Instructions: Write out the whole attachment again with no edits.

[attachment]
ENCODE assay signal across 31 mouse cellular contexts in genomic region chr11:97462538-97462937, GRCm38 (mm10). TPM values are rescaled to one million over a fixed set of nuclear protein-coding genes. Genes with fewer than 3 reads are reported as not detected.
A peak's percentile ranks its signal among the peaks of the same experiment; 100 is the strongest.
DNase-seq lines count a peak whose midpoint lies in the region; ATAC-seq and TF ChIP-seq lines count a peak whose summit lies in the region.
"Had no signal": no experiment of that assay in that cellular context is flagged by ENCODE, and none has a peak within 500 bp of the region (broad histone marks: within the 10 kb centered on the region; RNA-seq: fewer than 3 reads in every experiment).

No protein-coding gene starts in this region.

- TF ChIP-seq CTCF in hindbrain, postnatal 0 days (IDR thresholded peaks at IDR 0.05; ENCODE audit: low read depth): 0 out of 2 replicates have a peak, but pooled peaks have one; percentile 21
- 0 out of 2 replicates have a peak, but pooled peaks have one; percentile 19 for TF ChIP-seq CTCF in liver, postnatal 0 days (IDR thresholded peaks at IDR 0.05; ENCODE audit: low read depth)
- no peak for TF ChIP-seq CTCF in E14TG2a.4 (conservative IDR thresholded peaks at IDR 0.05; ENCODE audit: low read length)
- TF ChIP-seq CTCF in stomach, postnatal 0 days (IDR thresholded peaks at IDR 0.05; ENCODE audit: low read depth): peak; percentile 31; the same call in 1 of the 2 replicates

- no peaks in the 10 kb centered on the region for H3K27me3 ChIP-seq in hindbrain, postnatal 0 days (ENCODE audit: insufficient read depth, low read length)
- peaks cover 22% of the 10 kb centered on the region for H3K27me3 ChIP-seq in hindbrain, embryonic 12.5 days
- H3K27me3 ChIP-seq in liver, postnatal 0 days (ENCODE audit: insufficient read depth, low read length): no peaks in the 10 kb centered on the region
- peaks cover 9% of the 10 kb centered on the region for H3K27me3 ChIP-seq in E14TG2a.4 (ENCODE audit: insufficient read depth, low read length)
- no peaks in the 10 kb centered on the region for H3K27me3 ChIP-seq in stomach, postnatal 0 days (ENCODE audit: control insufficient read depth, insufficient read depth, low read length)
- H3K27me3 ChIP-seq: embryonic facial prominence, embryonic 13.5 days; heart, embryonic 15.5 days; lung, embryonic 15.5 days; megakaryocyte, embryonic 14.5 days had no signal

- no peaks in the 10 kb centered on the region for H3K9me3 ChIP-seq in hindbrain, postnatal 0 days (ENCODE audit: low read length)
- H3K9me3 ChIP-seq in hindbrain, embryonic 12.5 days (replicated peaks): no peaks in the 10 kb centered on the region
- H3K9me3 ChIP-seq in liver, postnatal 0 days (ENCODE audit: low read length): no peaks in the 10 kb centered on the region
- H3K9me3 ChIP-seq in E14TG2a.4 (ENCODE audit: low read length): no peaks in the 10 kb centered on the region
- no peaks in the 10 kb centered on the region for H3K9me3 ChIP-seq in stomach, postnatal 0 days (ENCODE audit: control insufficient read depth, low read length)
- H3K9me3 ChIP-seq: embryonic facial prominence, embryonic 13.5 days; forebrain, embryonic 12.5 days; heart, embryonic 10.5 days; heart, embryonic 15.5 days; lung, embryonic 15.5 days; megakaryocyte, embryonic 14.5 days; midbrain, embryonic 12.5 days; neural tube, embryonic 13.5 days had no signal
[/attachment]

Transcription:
ENCODE assay signal across 31 mouse cellular contexts in genomic region chr11:97462538-97462937, GRCm38 (mm10). TPM values are rescaled to one million over a fixed set of nuclear protein-coding genes. Genes with fewer than 3 reads are reported as not detected.
A peak's percentile ranks its signal among the peaks of the same experiment; 100 is the strongest.
DNase-seq lines count a peak whose midpoint lies in the region; ATAC-seq and TF ChIP-seq lines count a peak whose summit lies in the region.
"Had no signal": no experiment of that assay in that cellular context is flagged by ENCODE, and none has a peak within 500 bp of the region (broad histone marks: within the 10 kb centered on the region; RNA-seq: fewer than 3 reads in every experiment).

No protein-coding gene starts in this region.

- TF ChIP-seq CTCF in hindbrain, postnatal 0 days (IDR thresholded peaks at IDR 0.05; ENCODE audit: low read depth): 0 out of 2 replicates have a peak, but pooled peaks have one; percentile 21
- 0 out of 2 replicates have a peak, but pooled peaks have one; percentile 19 for TF ChIP-seq CTCF in liver, postnatal 0 days (IDR thresholded peaks at IDR 0.05; ENCODE audit: low read depth)
- no peak for TF ChIP-seq CTCF in E14TG2a.4 (conservative IDR thresholded peaks at IDR 0.05; ENCODE audit: low read length)
- TF ChIP-seq CTCF in stomach, postnatal 0 days (IDR thresholded peaks at IDR 0.05; ENCODE audit: low read depth): peak; percentile 31; the same call in 1 of the 2 replicates

- no peaks in the 10 kb centered on the region for H3K27me3 ChIP-seq in hindbrain, postnatal 0 days (ENCODE audit: insufficient read depth, low read length)
- peaks cover 22% of the 10 kb centered on the region for H3K27me3 ChIP-seq in hindbrain, embryonic 12.5 days
- H3K27me3 ChIP-seq in liver, postnatal 0 days (ENCODE audit: insufficient read depth, low read length): no peaks in the 10 kb centered on the region
- peaks cover 9% of the 10 kb centered on the region for H3K27me3 ChIP-seq in E14TG2a.4 (ENCODE audit: insufficient read depth, low read length)
- no peaks in the 10 kb centered on the region for H3K27me3 ChIP-seq in stomach, postnatal 0 days (ENCODE audit: control insufficient read depth, insufficient read depth, low read length)
- H3K27me3 ChIP-seq: embryonic facial prominence, embryonic 13.5 days; heart, embryonic 15.5 days; lung, embryonic 15.5 days; megakaryocyte, embryonic 14.5 days had no signal

- no peaks in the 10 kb centered on the region for H3K9me3 ChIP-seq in hindbrain, postnatal 0 days (ENCODE audit: low read length)
- H3K9me3 ChIP-seq in hindbrain, embryonic 12.5 days (replicated peaks): no peaks in the 10 kb centered on the region
- H3K9me3 ChIP-seq in liver, postnatal 0 days (ENCODE audit: low read length): no peaks in the 10 kb centered on the region
- H3K9me3 ChIP-seq in E14TG2a.4 (ENCODE audit: low read length): no peaks in the 10 kb centered on the region
- no peaks in the 10 kb centered on the region for H3K9me3 ChIP-seq in stomach, postnatal 0 days (ENCODE audit: control insufficient read depth, low read length)
- H3K9me3 ChIP-seq: embryonic facial prominence, embryonic 13.5 days; forebrain, embryonic 12.5 days; heart, embryonic 10.5 days; heart, embryonic 15.5 days; lung, embryonic 15.5 days; megakaryocyte, embryonic 14.5 days; midbrain, embryonic 12.5 days; neural tube, embryonic 13.5 days had no signal